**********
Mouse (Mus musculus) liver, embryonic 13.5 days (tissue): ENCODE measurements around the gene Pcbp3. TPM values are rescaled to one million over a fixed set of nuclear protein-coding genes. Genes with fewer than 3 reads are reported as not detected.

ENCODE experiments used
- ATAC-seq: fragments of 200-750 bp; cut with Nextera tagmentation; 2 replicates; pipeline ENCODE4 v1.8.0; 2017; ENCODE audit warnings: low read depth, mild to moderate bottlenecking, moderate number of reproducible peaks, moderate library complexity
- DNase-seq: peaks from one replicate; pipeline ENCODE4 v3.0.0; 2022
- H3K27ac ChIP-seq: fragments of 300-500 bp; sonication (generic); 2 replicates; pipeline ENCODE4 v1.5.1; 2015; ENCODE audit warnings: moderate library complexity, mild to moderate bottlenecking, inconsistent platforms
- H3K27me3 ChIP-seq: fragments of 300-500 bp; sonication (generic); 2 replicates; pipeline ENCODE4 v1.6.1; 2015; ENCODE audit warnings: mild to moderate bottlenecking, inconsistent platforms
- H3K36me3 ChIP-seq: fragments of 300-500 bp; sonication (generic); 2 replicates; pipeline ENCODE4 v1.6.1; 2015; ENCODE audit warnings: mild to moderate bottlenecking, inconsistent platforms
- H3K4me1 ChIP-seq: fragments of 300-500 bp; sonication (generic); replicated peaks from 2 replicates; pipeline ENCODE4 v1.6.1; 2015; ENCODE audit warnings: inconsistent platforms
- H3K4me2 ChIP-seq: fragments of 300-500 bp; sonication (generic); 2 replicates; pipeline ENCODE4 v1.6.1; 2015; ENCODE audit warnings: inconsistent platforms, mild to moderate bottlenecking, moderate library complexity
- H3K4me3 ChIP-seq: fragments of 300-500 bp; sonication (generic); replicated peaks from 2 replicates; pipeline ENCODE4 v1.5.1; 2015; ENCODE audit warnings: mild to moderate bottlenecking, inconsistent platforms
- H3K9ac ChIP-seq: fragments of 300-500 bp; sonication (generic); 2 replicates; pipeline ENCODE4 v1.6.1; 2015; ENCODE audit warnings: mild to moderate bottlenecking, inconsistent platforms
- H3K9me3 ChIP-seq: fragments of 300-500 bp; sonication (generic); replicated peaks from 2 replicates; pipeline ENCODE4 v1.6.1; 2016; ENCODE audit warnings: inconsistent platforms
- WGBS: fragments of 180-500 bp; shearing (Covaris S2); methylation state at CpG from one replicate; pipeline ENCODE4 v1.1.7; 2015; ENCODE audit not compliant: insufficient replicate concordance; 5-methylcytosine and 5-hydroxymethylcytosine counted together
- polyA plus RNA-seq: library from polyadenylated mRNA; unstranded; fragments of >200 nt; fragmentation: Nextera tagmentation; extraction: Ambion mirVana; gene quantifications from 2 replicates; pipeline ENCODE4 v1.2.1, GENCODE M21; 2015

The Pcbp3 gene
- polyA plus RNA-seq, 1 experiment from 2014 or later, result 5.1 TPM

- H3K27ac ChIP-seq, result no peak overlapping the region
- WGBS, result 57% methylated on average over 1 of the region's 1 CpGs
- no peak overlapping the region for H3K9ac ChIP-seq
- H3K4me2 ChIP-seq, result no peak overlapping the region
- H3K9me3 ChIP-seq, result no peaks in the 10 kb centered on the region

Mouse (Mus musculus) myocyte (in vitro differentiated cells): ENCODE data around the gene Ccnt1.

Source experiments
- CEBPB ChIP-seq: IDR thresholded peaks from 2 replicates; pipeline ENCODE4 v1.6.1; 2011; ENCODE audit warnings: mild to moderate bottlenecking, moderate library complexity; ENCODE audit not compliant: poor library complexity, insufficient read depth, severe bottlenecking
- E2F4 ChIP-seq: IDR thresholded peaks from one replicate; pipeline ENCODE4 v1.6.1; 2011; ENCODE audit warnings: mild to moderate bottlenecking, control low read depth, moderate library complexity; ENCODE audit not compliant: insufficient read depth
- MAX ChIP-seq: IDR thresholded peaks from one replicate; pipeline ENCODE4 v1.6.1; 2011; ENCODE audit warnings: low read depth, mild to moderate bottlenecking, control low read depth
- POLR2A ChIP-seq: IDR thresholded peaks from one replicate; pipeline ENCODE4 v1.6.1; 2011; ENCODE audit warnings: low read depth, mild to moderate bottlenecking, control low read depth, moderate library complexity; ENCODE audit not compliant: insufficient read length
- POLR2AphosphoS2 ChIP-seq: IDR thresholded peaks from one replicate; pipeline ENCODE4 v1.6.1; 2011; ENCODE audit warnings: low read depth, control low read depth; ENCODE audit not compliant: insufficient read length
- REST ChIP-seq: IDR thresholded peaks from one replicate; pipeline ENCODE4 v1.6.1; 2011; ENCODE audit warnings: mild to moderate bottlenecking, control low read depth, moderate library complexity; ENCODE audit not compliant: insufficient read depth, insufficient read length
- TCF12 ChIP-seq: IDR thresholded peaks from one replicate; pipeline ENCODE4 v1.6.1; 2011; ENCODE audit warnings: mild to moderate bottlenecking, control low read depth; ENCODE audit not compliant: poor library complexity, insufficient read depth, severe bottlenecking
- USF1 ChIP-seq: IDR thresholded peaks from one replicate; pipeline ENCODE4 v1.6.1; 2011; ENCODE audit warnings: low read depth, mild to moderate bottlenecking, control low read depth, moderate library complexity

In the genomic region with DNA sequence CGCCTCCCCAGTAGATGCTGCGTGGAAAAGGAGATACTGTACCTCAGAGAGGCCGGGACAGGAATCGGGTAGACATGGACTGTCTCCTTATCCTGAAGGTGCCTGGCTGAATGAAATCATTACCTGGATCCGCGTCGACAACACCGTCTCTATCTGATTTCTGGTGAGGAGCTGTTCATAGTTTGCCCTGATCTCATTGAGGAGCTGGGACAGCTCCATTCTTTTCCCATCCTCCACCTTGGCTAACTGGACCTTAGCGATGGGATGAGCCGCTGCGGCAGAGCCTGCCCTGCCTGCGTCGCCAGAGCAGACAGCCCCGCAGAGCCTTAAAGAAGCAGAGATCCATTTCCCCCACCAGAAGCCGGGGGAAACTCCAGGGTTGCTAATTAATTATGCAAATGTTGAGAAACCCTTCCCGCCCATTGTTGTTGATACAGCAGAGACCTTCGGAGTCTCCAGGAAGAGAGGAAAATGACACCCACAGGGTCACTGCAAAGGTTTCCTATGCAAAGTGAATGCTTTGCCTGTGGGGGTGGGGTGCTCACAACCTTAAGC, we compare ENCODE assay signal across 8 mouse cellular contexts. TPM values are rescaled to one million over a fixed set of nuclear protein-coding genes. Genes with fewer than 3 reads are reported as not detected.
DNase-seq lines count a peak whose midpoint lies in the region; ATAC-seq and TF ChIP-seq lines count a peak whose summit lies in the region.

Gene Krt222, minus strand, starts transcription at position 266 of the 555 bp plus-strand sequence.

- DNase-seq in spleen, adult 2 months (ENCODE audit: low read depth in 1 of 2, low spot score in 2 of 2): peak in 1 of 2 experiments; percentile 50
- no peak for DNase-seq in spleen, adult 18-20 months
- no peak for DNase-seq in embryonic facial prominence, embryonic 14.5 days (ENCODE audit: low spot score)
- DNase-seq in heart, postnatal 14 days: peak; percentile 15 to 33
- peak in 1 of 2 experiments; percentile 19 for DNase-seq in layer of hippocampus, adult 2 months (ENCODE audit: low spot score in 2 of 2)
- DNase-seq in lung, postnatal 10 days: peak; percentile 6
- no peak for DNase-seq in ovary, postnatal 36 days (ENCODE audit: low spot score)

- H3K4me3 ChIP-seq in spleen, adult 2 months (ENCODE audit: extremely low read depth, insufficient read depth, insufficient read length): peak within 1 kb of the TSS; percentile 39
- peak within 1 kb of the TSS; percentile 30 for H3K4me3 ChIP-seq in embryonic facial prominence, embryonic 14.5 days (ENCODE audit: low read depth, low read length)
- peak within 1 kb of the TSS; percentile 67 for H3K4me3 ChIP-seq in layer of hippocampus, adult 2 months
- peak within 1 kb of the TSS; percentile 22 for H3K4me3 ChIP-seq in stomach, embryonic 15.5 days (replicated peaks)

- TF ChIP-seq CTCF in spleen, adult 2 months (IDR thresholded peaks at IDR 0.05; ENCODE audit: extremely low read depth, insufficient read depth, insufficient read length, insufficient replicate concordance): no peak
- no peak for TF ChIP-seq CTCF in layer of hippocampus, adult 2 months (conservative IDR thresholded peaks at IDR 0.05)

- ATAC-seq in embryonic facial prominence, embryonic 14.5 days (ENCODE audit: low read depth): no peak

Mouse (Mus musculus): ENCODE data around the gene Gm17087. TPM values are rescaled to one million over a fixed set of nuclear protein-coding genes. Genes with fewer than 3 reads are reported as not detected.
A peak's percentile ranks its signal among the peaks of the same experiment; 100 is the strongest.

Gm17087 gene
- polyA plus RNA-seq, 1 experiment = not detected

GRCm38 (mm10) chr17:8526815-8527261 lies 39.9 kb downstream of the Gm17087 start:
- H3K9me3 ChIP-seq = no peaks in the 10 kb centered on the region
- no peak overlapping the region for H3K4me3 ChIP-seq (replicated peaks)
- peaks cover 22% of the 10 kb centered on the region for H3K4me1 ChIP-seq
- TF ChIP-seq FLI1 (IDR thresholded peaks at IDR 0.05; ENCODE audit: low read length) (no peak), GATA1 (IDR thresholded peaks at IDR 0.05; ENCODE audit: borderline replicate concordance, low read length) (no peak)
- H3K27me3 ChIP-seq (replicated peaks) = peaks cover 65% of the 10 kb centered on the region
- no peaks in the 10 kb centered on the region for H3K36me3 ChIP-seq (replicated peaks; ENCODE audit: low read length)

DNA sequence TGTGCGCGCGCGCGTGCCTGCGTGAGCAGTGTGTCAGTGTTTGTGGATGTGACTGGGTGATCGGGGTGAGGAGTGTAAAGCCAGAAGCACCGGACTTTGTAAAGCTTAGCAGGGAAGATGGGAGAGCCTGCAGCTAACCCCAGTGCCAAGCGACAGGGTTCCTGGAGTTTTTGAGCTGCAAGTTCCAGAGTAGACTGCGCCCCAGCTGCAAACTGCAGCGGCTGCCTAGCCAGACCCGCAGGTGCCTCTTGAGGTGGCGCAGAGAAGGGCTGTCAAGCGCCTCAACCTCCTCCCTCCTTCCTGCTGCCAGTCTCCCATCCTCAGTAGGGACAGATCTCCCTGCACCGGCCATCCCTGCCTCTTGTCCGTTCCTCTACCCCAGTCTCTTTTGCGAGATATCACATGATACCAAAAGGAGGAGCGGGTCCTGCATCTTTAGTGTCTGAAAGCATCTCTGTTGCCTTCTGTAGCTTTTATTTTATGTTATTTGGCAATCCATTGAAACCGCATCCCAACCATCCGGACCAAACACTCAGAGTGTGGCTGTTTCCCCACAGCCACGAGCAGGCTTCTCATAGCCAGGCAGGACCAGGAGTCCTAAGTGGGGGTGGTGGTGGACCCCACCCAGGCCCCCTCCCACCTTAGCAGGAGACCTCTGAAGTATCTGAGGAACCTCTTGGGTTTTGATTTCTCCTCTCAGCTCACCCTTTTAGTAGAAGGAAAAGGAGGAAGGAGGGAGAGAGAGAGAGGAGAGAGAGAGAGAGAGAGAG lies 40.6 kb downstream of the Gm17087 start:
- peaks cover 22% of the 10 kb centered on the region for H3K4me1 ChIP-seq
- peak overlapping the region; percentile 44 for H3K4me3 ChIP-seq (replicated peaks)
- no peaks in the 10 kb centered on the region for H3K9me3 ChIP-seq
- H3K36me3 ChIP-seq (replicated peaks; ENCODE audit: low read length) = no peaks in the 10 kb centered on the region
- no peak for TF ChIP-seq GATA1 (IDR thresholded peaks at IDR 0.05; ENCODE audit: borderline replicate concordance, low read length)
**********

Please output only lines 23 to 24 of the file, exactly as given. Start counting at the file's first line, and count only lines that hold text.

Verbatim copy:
Source experiments
- CEBPB ChIP-seq: IDR thresholded peaks from 2 replicates; pipeline ENCODE4 v1.6.1; 2011; ENCODE audit warnings: mild to moderate bottlenecking, moderate library complexity; ENCODE audit not compliant: poor library complexity, insufficient read depth, severe bottlenecking